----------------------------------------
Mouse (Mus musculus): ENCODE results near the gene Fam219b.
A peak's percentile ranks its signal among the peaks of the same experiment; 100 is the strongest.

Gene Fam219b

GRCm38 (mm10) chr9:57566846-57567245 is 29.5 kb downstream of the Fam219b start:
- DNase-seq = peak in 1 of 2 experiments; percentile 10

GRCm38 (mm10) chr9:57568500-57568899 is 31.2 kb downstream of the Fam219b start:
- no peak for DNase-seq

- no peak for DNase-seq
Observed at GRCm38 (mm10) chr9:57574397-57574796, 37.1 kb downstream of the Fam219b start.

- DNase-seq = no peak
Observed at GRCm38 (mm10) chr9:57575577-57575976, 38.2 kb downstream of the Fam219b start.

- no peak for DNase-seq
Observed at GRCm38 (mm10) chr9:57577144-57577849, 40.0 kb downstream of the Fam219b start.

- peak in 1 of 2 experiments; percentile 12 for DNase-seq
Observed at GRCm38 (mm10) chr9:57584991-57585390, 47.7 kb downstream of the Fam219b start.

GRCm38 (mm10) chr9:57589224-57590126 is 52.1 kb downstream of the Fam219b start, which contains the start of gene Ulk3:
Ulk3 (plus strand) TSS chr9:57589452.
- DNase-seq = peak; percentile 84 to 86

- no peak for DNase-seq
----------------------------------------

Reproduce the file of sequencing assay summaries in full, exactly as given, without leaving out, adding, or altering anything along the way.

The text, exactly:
Mouse (Mus musculus): ENCODE results near the gene Fam219b.
A peak's percentile ranks its signal among the peaks of the same experiment; 100 is the strongest.

Gene Fam219b

GRCm38 (mm10) chr9:57566846-57567245 is 29.5 kb downstream of the Fam219b start:
- DNase-seq = peak in 1 of 2 experiments; percentile 10

GRCm38 (mm10) chr9:57568500-57568899 is 31.2 kb downstream of the Fam219b start:
- no peak for DNase-seq

- no peak for DNase-seq
Observed at GRCm38 (mm10) chr9:57574397-57574796, 37.1 kb downstream of the Fam219b start.

- DNase-seq = no peak
Observed at GRCm38 (mm10) chr9:57575577-57575976, 38.2 kb downstream of the Fam219b start.

- no peak for DNase-seq
Observed at GRCm38 (mm10) chr9:57577144-57577849, 40.0 kb downstream of the Fam219b start.

- peak in 1 of 2 experiments; percentile 12 for DNase-seq
Observed at GRCm38 (mm10) chr9:57584991-57585390, 47.7 kb downstream of the Fam219b start.

GRCm38 (mm10) chr9:57589224-57590126 is 52.1 kb downstream of the Fam219b start, which contains the start of gene Ulk3:
Ulk3 (plus strand) TSS chr9:57589452.
- DNase-seq = peak; percentile 84 to 86

- no peak for DNase-seq